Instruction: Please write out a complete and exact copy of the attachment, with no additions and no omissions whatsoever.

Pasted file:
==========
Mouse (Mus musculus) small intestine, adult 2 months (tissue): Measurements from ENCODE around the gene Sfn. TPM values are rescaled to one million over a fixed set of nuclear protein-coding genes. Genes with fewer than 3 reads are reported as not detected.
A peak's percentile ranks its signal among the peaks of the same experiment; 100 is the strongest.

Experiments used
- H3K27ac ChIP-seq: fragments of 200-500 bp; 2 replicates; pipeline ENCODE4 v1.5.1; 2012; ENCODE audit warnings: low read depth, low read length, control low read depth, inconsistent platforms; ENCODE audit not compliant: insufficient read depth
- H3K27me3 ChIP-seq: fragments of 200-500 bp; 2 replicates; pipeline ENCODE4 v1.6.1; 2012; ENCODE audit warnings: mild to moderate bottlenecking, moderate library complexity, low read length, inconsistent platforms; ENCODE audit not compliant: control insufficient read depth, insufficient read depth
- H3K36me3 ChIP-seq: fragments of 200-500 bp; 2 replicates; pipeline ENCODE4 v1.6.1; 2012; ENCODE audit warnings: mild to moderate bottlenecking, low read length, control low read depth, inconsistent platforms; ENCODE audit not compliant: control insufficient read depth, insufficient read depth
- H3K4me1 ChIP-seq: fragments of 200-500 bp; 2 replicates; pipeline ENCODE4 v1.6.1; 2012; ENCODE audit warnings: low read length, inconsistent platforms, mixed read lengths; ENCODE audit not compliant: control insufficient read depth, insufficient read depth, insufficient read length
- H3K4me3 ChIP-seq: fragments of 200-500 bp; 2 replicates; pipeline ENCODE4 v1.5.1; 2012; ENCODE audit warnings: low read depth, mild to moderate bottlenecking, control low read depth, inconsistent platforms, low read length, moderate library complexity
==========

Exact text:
Mouse (Mus musculus) small intestine, adult 2 months (tissue): Measurements from ENCODE around the gene Sfn. TPM values are rescaled to one million over a fixed set of nuclear protein-coding genes. Genes with fewer than 3 reads are reported as not detected.
A peak's percentile ranks its signal among the peaks of the same experiment; 100 is the strongest.

Experiments used
- H3K27ac ChIP-seq: fragments of 200-500 bp; 2 replicates; pipeline ENCODE4 v1.5.1; 2012; ENCODE audit warnings: low read depth, low read length, control low read depth, inconsistent platforms; ENCODE audit not compliant: insufficient read depth
- H3K27me3 ChIP-seq: fragments of 200-500 bp; 2 replicates; pipeline ENCODE4 v1.6.1; 2012; ENCODE audit warnings: mild to moderate bottlenecking, moderate library complexity, low read length, inconsistent platforms; ENCODE audit not compliant: control insufficient read depth, insufficient read depth
- H3K36me3 ChIP-seq: fragments of 200-500 bp; 2 replicates; pipeline ENCODE4 v1.6.1; 2012; ENCODE audit warnings: mild to moderate bottlenecking, low read length, control low read depth, inconsistent platforms; ENCODE audit not compliant: control insufficient read depth, insufficient read depth
- H3K4me1 ChIP-seq: fragments of 200-500 bp; 2 replicates; pipeline ENCODE4 v1.6.1; 2012; ENCODE audit warnings: low read length, inconsistent platforms, mixed read lengths; ENCODE audit not compliant: control insufficient read depth, insufficient read depth, insufficient read length
- H3K4me3 ChIP-seq: fragments of 200-500 bp; 2 replicates; pipeline ENCODE4 v1.5.1; 2012; ENCODE audit warnings: low read depth, mild to moderate bottlenecking, control low read depth, inconsistent platforms, low read length, moderate library complexity